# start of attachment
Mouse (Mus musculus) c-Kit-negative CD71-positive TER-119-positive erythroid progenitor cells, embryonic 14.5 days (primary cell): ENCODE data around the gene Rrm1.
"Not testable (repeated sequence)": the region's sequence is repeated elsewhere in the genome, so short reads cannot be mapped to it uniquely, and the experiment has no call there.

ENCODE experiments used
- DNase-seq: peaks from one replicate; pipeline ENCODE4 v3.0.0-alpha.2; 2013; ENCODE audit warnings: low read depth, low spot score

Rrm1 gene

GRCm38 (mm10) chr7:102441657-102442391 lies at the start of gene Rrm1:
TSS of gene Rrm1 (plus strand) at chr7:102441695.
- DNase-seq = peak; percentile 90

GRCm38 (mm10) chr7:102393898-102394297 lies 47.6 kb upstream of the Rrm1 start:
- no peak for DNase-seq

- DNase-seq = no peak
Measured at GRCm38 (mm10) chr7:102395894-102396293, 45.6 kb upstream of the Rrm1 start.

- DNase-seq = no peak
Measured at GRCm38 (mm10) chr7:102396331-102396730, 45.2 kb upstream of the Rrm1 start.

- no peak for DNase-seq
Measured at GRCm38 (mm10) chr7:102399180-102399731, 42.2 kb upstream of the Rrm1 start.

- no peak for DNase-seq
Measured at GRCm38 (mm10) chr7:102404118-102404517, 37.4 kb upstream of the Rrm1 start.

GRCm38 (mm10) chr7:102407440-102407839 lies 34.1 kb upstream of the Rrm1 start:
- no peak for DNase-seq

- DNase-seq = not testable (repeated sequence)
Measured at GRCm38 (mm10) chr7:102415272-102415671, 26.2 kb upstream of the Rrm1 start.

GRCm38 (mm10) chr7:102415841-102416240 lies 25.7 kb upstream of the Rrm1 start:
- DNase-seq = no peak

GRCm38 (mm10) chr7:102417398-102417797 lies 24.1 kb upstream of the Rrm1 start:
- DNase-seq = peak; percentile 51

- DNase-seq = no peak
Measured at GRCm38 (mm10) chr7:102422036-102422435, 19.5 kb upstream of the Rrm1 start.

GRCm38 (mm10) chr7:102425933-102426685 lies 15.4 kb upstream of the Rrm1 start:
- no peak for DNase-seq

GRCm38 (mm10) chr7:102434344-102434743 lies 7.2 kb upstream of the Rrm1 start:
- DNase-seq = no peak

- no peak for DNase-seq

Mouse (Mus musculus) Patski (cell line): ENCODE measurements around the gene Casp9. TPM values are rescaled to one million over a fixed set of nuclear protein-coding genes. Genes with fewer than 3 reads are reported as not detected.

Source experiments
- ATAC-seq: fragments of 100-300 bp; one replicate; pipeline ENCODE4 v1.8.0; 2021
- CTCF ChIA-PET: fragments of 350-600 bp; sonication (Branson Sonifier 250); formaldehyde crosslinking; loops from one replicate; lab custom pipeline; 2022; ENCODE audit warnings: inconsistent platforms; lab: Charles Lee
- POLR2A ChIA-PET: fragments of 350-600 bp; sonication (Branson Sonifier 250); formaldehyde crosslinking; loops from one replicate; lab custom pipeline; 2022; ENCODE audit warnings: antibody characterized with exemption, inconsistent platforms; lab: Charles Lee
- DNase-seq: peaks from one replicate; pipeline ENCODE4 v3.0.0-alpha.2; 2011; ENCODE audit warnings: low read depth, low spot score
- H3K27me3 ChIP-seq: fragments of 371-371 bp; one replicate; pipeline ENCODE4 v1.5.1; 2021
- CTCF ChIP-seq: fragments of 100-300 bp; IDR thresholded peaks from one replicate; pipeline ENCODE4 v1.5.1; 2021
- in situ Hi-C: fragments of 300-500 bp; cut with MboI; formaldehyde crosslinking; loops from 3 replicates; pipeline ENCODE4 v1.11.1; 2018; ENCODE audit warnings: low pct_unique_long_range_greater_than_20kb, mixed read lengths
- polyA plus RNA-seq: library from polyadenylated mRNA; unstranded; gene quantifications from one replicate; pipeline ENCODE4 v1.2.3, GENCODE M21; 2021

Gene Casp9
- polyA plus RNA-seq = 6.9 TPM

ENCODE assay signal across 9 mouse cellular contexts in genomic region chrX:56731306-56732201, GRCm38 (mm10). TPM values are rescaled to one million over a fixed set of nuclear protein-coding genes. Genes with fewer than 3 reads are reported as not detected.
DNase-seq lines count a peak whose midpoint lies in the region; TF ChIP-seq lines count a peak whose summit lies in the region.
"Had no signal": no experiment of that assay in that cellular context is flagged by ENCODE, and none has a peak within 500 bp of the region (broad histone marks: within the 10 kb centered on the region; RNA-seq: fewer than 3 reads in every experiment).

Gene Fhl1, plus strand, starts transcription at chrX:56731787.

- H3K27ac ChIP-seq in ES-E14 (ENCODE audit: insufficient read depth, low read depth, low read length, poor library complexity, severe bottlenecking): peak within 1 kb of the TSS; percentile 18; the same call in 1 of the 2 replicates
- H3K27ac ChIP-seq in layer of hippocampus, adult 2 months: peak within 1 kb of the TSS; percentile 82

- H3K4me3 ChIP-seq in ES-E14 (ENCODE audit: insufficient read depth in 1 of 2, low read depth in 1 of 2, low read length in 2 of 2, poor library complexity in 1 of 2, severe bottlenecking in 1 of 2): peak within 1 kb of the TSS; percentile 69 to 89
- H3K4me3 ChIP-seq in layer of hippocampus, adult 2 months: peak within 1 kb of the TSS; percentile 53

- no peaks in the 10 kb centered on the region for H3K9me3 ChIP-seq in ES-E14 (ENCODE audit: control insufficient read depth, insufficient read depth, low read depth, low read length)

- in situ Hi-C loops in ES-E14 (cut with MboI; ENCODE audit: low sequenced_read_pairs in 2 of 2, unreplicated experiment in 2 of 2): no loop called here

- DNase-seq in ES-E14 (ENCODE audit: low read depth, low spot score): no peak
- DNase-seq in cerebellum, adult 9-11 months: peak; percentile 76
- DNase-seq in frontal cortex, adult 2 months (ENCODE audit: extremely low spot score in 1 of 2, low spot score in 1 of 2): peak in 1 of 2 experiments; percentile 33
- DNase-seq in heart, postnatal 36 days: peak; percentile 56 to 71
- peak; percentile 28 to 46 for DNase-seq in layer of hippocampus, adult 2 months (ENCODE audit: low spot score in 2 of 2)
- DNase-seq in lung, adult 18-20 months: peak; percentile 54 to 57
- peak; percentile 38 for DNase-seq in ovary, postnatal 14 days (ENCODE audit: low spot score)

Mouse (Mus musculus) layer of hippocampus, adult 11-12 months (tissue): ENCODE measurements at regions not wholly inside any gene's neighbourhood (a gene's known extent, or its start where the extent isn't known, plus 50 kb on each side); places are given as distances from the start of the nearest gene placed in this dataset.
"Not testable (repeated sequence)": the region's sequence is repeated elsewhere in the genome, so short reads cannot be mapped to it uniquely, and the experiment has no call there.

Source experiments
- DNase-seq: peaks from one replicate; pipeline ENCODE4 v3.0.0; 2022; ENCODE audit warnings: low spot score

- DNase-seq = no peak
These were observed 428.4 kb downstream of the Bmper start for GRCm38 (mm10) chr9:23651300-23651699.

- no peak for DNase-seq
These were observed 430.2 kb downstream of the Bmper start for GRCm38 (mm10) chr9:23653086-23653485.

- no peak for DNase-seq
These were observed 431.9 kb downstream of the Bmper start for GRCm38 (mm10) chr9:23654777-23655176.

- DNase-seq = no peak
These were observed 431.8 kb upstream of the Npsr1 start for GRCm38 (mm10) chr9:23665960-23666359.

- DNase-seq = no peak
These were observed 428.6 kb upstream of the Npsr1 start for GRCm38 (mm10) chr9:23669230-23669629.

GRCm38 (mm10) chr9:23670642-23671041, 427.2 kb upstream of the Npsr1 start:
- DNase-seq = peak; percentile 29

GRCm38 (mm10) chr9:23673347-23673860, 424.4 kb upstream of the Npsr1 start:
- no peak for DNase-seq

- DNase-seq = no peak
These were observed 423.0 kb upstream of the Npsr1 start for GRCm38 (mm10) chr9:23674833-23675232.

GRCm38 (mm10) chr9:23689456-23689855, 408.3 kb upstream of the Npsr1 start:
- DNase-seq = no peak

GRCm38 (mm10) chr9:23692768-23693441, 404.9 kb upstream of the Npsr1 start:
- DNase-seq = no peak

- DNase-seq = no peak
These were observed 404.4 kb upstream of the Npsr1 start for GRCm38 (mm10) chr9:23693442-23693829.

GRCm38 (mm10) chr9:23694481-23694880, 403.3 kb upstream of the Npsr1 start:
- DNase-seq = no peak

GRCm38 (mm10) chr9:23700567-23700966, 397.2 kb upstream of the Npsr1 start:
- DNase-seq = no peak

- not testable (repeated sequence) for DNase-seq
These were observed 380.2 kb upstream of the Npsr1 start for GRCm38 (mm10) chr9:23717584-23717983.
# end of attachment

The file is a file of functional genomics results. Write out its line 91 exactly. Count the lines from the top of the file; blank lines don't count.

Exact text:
GRCm38 (mm10) chr9:23700567-23700966, 397.2 kb upstream of the Npsr1 start: